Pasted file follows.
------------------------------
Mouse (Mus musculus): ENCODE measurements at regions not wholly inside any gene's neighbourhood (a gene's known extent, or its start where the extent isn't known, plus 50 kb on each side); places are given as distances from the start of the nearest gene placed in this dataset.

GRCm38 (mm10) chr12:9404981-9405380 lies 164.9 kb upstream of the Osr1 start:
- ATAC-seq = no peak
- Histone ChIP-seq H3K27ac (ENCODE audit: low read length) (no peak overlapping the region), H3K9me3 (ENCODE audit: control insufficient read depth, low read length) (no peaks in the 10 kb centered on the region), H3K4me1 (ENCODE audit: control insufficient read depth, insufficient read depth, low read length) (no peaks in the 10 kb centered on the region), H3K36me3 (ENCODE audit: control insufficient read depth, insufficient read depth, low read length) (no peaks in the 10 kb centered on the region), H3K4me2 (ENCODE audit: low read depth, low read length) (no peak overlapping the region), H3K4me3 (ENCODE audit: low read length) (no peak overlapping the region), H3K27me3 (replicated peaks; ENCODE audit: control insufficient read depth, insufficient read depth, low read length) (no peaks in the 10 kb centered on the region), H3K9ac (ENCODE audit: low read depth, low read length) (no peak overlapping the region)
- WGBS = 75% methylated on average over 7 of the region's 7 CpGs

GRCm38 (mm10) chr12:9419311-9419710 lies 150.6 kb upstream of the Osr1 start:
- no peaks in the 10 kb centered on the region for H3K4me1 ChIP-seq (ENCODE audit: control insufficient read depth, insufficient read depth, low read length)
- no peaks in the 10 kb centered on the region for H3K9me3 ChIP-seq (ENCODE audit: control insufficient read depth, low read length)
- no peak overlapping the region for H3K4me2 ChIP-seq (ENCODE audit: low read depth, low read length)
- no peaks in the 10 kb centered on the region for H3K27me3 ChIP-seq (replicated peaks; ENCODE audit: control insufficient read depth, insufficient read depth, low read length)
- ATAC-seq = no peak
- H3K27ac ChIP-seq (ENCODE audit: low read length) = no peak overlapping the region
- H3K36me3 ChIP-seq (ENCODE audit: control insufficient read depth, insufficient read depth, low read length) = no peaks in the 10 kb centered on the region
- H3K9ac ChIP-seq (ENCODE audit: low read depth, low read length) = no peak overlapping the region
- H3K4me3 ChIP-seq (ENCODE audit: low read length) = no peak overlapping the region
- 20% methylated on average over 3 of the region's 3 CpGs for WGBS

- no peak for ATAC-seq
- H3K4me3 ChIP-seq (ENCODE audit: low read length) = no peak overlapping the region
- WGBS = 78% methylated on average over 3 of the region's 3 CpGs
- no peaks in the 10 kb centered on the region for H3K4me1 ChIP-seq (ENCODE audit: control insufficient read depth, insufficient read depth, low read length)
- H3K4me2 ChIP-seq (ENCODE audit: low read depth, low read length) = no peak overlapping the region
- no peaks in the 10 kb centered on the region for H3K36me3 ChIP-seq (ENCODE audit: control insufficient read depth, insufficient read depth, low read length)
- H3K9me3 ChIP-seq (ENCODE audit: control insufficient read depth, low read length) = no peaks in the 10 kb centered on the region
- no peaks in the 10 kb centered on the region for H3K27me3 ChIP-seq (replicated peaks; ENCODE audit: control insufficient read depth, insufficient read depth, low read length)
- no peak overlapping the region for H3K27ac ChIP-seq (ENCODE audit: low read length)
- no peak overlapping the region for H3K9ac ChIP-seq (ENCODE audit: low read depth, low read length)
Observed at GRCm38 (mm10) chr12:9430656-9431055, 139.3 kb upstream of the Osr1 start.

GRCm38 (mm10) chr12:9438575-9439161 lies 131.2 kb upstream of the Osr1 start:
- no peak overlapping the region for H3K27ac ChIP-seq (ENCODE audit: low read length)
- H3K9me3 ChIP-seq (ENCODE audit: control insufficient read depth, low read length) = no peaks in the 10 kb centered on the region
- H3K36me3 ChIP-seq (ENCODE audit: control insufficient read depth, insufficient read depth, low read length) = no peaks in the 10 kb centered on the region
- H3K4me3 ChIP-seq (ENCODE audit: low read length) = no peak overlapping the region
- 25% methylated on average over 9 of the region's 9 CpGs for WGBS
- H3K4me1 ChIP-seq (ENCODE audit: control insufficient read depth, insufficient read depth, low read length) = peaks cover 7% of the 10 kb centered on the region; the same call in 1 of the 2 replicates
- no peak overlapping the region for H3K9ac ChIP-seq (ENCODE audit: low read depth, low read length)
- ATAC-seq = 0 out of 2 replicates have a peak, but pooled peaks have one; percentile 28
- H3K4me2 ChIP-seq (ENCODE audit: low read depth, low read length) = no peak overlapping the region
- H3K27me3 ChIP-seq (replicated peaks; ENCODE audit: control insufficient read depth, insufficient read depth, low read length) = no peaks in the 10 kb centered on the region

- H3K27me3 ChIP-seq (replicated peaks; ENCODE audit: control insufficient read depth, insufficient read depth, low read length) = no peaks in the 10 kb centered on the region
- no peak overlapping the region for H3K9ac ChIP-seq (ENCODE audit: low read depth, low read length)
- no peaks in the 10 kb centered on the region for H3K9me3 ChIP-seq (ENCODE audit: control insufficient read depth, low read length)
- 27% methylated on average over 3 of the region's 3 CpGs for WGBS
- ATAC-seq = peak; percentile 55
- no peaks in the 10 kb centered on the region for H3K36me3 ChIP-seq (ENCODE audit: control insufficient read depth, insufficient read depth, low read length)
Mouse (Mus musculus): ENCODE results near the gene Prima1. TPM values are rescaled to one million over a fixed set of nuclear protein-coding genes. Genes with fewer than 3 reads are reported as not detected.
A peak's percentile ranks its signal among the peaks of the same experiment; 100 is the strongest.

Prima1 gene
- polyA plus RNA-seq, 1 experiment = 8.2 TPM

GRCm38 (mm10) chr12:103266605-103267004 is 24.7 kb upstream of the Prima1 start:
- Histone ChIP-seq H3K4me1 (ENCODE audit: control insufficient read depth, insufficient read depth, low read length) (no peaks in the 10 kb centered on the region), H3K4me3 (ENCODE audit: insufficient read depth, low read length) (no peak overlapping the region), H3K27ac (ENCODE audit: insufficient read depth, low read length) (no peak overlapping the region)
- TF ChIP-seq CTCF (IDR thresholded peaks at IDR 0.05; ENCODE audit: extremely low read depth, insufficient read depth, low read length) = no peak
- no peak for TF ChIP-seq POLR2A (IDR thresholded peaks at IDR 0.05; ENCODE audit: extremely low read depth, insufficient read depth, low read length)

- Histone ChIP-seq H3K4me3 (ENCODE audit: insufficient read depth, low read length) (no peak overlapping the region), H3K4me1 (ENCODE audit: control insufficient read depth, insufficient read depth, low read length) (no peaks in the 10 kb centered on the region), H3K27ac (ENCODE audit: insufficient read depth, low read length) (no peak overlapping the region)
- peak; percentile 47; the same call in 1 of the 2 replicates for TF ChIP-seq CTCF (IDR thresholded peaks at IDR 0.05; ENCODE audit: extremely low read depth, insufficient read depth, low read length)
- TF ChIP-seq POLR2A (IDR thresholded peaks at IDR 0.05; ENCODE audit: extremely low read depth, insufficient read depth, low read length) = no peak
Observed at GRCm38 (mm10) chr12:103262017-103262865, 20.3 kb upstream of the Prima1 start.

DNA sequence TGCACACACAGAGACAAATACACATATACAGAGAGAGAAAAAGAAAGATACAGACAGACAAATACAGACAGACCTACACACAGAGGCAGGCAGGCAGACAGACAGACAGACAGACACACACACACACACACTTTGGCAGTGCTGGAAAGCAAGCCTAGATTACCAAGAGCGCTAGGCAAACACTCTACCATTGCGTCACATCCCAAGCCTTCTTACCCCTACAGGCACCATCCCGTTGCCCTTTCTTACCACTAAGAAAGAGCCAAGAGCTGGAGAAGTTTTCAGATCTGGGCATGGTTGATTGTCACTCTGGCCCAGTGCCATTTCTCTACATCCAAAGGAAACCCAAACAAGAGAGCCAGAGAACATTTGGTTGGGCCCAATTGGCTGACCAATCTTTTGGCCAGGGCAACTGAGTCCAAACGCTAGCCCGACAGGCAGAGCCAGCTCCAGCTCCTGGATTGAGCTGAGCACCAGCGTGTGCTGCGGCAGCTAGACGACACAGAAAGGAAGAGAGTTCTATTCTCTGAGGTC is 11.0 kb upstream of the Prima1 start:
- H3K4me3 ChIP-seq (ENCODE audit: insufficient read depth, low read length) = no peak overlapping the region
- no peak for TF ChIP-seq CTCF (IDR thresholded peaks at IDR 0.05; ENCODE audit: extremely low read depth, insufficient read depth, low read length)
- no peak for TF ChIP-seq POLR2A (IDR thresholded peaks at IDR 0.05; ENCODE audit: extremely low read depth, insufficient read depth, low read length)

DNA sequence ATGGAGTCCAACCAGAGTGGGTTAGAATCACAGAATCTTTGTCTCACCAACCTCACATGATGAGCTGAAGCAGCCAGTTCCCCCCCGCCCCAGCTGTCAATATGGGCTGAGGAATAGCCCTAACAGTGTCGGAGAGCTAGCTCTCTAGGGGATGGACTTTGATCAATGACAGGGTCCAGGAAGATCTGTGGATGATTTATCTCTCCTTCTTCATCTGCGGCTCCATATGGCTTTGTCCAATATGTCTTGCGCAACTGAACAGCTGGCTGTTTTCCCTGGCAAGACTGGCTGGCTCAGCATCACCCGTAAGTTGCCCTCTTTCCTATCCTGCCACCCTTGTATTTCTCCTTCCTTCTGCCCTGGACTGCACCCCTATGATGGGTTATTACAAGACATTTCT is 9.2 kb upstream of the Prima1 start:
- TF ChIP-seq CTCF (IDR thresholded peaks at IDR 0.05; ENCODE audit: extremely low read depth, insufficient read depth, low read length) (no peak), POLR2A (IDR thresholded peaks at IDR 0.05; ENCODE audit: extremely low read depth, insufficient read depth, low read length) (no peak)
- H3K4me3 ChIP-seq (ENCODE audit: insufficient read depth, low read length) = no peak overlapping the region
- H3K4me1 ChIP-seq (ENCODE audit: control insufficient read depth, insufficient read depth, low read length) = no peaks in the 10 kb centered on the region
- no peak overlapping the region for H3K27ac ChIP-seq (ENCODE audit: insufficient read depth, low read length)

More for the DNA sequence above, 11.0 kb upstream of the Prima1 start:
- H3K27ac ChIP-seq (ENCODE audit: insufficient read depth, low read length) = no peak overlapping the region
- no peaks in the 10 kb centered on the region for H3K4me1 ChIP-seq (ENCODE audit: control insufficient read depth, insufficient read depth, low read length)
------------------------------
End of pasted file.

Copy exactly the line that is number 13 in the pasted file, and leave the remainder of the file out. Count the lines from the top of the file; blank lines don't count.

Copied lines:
- H3K36me3 ChIP-seq (ENCODE audit: control insufficient read depth, insufficient read depth, low read length) = no peaks in the 10 kb centered on the region